The latter half of summer is known as monsoon season, which usually affects China and Japan far more than Korea. That being said, Korea still traditionally experiences at least two or three big storms in this time span. Fear not, though! A monsoon passing through while you’re on vacation doesn’t mean it’s ruined, by any means – it just means you’ll have more time to shop, enjoy restaurants, and spend time experiencing the best indoor parts of Korean culture.
There are some benefits to summer travel — due to being an off-peak season, summer flights are usually much less expensive than spring and fall flights from most parts of the world. You should visit Korea during the summer if you’re not afraid of the heat and you’d like to save some money on plane fare so you have more to spend while you’re in Korea – you’re still bound to have an amazing time!
Visit Korea in Fall
While the spring is definitely a popular time to visit Korea, the Fall is even more popular – the trees turn brilliant colors ranging from rich red to vibrant yellow, the summer heat dissipates and leaves cool, crisp days, and festivals are even easier to come by.
Fall in Korea is usually warm enough that you can enjoy a stroll about town in a tee shirt and jeans, but it’s also cool enough that you won’t be uncomfortable and can pop on a sweater if you’re so inclined. One of the best parts of visiting Korea is wandering around the city streets to check out different shopping districts and to generally explore, and there is no better time to do that than September through November when the days get shorter and cooler.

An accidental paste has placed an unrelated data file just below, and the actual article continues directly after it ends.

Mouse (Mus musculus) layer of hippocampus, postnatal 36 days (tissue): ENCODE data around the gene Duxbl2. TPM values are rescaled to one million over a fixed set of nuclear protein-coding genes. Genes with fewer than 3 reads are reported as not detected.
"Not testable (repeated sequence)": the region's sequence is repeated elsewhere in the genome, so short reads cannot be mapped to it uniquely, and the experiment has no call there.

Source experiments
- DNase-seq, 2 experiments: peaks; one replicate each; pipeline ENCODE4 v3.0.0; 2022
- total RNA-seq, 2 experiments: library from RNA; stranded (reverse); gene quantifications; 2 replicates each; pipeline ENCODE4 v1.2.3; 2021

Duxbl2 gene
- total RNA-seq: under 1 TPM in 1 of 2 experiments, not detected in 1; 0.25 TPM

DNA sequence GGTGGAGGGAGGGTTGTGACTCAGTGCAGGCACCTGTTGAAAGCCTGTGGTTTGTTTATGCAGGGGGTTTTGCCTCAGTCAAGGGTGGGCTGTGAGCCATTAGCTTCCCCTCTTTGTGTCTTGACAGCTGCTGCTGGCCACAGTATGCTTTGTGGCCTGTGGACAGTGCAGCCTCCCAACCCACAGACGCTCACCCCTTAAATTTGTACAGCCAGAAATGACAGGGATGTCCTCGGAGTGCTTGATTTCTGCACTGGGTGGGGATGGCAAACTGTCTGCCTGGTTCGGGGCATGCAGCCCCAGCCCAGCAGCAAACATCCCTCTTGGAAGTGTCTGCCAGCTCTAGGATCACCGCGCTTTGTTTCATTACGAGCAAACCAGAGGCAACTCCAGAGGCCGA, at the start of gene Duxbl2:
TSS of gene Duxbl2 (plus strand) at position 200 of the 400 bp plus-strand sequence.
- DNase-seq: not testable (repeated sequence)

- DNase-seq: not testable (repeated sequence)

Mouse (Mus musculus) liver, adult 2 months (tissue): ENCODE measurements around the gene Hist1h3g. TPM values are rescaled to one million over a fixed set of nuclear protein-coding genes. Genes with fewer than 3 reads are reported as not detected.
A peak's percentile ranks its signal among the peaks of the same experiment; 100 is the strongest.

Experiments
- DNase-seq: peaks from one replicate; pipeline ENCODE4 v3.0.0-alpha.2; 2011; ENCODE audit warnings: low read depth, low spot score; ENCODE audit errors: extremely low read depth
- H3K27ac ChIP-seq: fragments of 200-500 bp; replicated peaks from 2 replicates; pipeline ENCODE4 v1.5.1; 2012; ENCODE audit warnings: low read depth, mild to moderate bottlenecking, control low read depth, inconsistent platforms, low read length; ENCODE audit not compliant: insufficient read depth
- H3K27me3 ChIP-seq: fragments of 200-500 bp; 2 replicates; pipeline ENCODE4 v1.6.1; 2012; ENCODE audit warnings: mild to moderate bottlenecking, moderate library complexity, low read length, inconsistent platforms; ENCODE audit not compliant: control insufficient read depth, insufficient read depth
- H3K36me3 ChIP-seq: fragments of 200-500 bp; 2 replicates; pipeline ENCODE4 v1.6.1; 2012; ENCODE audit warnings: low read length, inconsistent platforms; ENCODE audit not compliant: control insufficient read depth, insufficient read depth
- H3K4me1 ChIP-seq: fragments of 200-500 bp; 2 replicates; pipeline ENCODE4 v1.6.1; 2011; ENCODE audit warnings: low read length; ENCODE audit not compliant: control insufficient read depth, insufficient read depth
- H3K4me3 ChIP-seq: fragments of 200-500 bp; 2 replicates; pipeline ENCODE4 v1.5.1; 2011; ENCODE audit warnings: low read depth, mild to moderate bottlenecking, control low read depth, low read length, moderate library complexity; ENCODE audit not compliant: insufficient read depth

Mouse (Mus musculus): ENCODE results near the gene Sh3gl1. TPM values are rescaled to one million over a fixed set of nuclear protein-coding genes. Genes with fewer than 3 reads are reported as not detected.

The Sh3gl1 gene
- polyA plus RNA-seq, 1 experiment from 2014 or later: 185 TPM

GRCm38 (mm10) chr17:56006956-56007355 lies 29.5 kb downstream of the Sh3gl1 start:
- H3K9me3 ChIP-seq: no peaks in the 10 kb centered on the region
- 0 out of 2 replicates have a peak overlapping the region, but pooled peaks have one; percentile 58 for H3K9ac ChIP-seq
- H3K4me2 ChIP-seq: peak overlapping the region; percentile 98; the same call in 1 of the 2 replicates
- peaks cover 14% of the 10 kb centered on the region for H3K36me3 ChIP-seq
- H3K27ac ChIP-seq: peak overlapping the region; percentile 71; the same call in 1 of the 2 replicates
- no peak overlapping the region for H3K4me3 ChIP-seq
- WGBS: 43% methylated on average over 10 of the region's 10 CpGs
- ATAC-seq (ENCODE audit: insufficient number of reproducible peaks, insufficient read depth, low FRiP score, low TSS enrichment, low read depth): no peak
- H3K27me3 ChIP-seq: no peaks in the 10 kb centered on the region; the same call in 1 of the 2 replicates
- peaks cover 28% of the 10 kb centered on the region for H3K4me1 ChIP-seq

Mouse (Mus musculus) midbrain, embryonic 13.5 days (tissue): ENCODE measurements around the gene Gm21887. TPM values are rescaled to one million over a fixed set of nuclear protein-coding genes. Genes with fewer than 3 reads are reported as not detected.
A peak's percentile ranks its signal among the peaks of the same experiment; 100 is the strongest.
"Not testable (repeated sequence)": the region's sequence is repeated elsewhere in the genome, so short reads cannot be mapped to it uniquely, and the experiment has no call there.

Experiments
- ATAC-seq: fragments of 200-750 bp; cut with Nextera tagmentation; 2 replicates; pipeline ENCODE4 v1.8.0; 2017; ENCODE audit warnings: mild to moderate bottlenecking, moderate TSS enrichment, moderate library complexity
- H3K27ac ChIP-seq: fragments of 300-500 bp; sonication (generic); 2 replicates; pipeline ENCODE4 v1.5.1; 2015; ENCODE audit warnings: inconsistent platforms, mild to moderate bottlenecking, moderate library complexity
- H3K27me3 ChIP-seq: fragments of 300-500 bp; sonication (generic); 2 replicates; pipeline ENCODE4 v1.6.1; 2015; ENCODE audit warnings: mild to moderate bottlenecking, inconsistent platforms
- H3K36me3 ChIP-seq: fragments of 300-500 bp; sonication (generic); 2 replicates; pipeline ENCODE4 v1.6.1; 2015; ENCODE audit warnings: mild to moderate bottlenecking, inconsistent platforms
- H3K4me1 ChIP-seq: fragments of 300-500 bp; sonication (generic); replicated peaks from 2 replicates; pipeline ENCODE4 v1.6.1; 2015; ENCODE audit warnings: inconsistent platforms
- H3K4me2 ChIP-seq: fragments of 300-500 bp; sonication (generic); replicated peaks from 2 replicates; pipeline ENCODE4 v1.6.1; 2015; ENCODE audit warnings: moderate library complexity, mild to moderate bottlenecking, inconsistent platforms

If spending time outdoors on your upcoming vacation is important to you, consider making your trip to Korea in September or October – both months have an average temperature ranging between 50 and 75 degrees, so it’s the perfect time to get outside and see what this interesting country is all about!
Visit Korea in Winter
I’m not going to sugar coat it – winter sinks its claws into Korea in the beginning of December, and it makes it pretty miserable to go outside for a solid three months. While it’s not impossible by any means to venture outside in this period, your skin will definitely be a bit red from the brisk temperature when you make it to your final destination!
Because Korea has so much to offer in terms of music, movies, and indoor shopping, there’s still plenty to do in the winter – if you’re not afraid of the cold and come well-equipped with multiple layers and a good winter coat, you’ll have an amazing time. Also, don’t forget that most Korean food is pretty up there in terms of spiciness – eating spicy food is one hundred times more fun in the winter than it is in the summer, so you’ll definitely have to eat your way around town to counteract the cold.
Winter is also an off-peak time to travel, so you’re bound to find similar deals on air fare and lodging as you would traveling in the summer. Consider making your trek to Korea in the winter if you’re used to winter and can’t be scared off by a little snow – you won’t be disappointed!
Whether you’re a lover of sky high temperatures or you’d rather stroll around while it’s snowing, a well-timed Korea trip will give you everything you want (and more). When do you think is the best time to visit Korea? Please let us know in the comments below – there’s no wrong answer!